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Four greatest Ryder Cup moments ahead of 41st edition in Hazeltine

Simon Sinclair | September 23, 2016

Greatest Ryder Cup moments

The Ryder Cup is one of the most exciting events on the sporting calendar, seemingly bringing drama in almost every tournament.

Every two years, players from Europe (11/8 to lift the trophy) and the USA (4/7 favourites) either delight audiences with their outstanding play or gestures of sportsmanship on the course.

Here, Coral take a look at some of the greatest moments in the history of the Ryder Cup…

Jack Nicklaus’ concession (1969)

One of the finest moments of sportsmanship in the history of the competition that came from arguably the greatest player in the game. After years of dominance from the United States, Great Britain appeared to have a strong chance of winning the trophy for the first time in 12 years going into the final afternoon of singles.

However, the US reduced their two-point deficit with two matches to play. In the last contest, Jack Nicklaus and Tony Jacklin were battling it out for the trophy. On the 18th Nicklaus appeared to swing the competition in his team’s favour by holing his effort, leaving Jacklin with a two-footer to ensure it was not an outright victory for the US.

The decision was taken out of his hands by Nicklaus, who conceded the putt leaving both men with a half a point. The American told Jacklin on the green: “I didn’t think you were going to miss that putt, but I didn’t want to give you the opportunity.”

Justin Leonard’s 45ft putt (1999)

The odds were stacked against the United States going into the final day of the 1999 Ryder Cup in Brookline. Ben Crenshaw’s men trailed 10-6, knowing that no team in the history of the competition had overturned more than a two-point deficit to win the trophy.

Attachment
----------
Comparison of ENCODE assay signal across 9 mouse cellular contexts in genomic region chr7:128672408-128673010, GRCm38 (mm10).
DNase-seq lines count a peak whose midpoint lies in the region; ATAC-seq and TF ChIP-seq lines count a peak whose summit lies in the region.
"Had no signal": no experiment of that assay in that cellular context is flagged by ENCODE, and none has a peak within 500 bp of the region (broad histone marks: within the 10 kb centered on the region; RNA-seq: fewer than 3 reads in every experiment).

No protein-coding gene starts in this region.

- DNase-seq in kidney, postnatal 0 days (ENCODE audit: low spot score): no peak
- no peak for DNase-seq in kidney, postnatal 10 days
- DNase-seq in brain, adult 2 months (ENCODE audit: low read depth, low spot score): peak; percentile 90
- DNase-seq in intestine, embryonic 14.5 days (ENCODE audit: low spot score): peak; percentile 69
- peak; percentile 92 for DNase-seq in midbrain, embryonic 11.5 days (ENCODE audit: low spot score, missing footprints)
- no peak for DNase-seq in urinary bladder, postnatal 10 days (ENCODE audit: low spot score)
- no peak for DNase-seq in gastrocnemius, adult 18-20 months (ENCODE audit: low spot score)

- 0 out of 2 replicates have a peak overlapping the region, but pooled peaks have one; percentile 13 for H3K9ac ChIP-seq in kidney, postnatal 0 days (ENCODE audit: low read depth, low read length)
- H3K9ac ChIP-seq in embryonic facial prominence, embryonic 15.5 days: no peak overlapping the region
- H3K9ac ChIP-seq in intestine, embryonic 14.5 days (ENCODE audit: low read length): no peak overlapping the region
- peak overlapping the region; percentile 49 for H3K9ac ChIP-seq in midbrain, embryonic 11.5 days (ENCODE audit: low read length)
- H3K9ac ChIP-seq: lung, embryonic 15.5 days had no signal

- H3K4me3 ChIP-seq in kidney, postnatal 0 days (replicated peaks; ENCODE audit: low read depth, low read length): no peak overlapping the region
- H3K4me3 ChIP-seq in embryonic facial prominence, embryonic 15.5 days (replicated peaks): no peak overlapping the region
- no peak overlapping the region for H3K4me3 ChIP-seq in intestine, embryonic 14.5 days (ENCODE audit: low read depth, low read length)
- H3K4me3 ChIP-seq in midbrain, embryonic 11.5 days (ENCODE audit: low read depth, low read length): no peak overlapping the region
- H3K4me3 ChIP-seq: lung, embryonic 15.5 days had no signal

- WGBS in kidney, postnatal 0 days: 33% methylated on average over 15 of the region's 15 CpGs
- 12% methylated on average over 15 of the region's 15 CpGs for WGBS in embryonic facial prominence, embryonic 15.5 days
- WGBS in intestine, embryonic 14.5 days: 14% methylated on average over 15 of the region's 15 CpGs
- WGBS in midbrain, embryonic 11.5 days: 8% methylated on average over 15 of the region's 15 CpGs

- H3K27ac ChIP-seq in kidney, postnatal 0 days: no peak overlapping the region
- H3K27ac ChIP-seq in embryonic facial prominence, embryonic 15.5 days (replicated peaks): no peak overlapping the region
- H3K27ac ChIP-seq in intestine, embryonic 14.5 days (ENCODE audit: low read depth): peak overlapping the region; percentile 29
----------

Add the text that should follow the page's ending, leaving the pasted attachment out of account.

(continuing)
On Sunday, the US stormed out of the blocks winning the opening six singles matches as Tiger Woods, Phil Mickelson, Davis Love III, Hal Sutton, Tom Lehmann and David Duval all recorded victories to erase Europe’s lead.

Paul Lawrie and Padraig Harrington stemmed the tide for Mark James’ side, but Jim Furyk’s win over Sergio Garcia left the US needing only half a point to secure the trophy.

Step forward Justin Leonard who reeled back Jose Maria Olazabal to leave their match all square on the 17th. The American had a lengthy 45ft putt to all but win the competition, but produced one of the finest moments on the green in the history of the competition to sink his effort.

Celebrations from the US team marred the event, though, as Olazabal still had a putt to halve the hole, which he went on to miss to allow the cup to remain in the States.


(Beginning at 2:46)

Ian Poulter begins the Miracle at Medinah (2012)

Europe were well and truly on the back foot in the 2012 Ryder Cup as the US team captained by Davis Love III raced into 10-6 lead and appeared to be closing in on reclaiming the crown.

Only Poulter kept Jose Maria Olazabal’s men in the competition, and his putt in the final match of four balls would play a significant role in driving Europe back into contention.

On the 18th green, the Englishman was left with a 12ft putt to reduce the deficit to four points, the same margin the US overturned in 1999, and he duly delivered displaying his nerves of steel.

Martin Kaymer completes the comeback (2012)

Like the States in 1999, Europe immediately turned the tide on their opponents, winning the opening five matches of singles as Luke Donald, Rory McIlroy, Justin Rose, Lawrie and Poulter all triumphed.

Dustin Johnson, Zach Johnson and Jason Dufner tried to turn the momentum back in the home side’s favour, but Kaymer produced a fine series of shots to put Europe into a winning position on the 18th green in his clash against Steve Stricker.

The German held his nerve to send Europe and Olazabal into raptures, bringing the trophy safely back over the Atlantic.

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